I'm your biggest fan. 3-D is the perfect way to remake an 80's slasher flick. In a word, My Bloody Valentine 3-D rules. With newer, higher-tech 3-D glasses, as soon as your eyes adjust everything starts looking more realistic. It's a mess-with-your-mind effect. The initial scenes cause a voyeuristic wax museum feel then soon become hyper-realistic. Sitting around a diner counter, actor Kevin Tighe looked so real I expected him to walk up, shake my hand and say, "Hey Salvo, how ya likin' the movie so far?"
Other things get more noticeable too-a blood-spattered wall, the character's complexions, fog on windshields, hell, even tire treads stand out. Gore has never looked more eye-poppingly gruesome, especially when someone's ribcage is split open. Okay, enough about 3-D, let's talk about the flick itself. It's a pumped-up remake of the drearily hacked together 1981 flick of the same name and it's a gazillion times better. The original was so dark that you couldn't even see what the hell was going on. Well, that's all been changed. There's nothing you don't see in MBV 3-D.
Chuckin' the pickaxe really works in 3-D. Those natural reflexes kick in and you find yourself ducking from the object hurled towards your vision. Pulling out all the stops, a shotgun points right at your face, guts and blood whiz by your head, the pickaxe drips blood in front of your nose-you get the idea. It's the House of Horror carnival ride you've never had.
Where Bloody Valentine really succeeds is in its buildup of suspense to scare the bejeezuz outta ya. What distinguishes this from all the lame remake slasher flicks of late is that it really captures the spirit of the '70s-'80s genre and just powerhouses it with superb special effects. Not slacking on the gore or nudity, everything is plucked directly from the slasher handbook. We are treated to one brutal slaughter after another. It was like a smorgasbord in variations on the pickaxe death theme. I counted at least five pickaxes to the head and a few other grisly deaths to boot (one includes a shovel). The motel scene alone is worth the price of admission for its tension, nudity, and gore.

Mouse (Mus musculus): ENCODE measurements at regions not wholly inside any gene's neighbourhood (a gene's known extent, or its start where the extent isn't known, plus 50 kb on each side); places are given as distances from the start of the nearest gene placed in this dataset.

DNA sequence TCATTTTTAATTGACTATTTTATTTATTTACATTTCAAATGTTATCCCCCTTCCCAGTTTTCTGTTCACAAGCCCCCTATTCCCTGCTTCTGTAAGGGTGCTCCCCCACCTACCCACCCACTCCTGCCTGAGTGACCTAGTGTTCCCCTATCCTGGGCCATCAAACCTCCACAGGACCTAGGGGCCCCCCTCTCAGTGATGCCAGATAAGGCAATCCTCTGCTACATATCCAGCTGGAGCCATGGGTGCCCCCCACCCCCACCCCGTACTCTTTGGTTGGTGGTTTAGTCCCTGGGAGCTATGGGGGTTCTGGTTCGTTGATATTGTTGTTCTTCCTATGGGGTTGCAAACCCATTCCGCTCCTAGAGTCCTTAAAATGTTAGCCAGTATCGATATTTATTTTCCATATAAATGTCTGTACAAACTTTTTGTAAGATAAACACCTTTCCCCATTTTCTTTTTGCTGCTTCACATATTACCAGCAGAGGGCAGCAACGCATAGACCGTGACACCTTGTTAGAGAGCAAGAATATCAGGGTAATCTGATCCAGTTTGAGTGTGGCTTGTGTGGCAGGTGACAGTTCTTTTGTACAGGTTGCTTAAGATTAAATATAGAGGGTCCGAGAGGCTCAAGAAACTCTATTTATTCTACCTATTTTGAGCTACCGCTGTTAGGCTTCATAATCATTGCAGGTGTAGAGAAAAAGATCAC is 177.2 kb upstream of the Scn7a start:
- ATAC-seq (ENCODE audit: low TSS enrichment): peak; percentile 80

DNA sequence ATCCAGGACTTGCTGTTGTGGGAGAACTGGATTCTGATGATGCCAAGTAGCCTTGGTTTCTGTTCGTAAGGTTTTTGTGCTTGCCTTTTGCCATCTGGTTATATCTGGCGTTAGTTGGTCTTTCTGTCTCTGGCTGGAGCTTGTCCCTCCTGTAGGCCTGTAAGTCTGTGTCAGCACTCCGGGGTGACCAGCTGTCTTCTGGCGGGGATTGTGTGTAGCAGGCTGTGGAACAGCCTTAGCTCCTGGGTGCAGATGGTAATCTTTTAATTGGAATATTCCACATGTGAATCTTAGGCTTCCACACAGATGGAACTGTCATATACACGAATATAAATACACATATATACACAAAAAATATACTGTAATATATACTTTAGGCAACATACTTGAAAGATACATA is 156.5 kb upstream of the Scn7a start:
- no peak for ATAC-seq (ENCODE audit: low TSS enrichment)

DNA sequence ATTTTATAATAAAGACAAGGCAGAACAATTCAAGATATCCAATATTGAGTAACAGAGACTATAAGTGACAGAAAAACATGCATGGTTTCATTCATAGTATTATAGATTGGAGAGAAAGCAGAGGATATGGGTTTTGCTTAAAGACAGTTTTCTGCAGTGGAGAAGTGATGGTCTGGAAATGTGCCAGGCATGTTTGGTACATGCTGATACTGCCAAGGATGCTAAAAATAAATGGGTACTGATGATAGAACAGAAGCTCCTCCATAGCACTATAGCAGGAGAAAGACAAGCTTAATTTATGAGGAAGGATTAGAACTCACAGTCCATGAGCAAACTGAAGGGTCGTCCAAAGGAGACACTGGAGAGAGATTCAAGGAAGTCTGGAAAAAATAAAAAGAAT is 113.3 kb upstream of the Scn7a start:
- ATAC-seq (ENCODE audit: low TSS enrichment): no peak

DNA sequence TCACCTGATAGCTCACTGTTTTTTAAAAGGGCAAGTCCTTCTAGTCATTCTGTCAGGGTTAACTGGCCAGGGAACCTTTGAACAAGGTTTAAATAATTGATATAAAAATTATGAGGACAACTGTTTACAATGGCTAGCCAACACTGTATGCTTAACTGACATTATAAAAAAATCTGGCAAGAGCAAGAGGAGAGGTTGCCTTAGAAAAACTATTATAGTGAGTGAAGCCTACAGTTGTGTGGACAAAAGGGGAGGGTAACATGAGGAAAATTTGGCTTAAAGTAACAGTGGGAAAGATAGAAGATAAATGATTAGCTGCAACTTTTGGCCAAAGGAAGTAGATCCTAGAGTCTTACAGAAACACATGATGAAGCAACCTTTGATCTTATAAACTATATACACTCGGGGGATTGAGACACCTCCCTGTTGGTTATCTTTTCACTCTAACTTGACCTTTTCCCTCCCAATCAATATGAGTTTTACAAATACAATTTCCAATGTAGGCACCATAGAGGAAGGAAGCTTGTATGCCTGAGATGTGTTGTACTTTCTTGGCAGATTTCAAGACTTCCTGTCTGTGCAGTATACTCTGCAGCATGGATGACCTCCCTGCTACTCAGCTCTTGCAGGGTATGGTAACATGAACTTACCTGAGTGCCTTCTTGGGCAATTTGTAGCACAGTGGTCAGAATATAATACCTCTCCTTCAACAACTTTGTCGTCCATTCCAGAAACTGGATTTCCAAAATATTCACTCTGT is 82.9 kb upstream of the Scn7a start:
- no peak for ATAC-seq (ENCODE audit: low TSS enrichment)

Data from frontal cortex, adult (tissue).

Surprisingly they chose pretty good actors for this. Everyone stays in character whether being mad, sinister, good, stupid or heroic. Most importantly, everyone does a bang-up job being scared.
Director/editor Patrick Lussiter (Prophecy 3, Dracula 2000) plays this one off with all the right hooks, coming off like a veteran '80s slasher filmmaker. Even in the predictable scare tactics, MBV manages to make us squirm by prolonging the time till the next attack. Nail biters beware!
MBV has a lame-ass twist to the mystery of who the real killer might be and an extremely dumb ending, but I didn't buy a ticket to get my intellectual stimulus-I went for the pickaxe roller coaster ride and I got what I deserved; every bloody minute of it.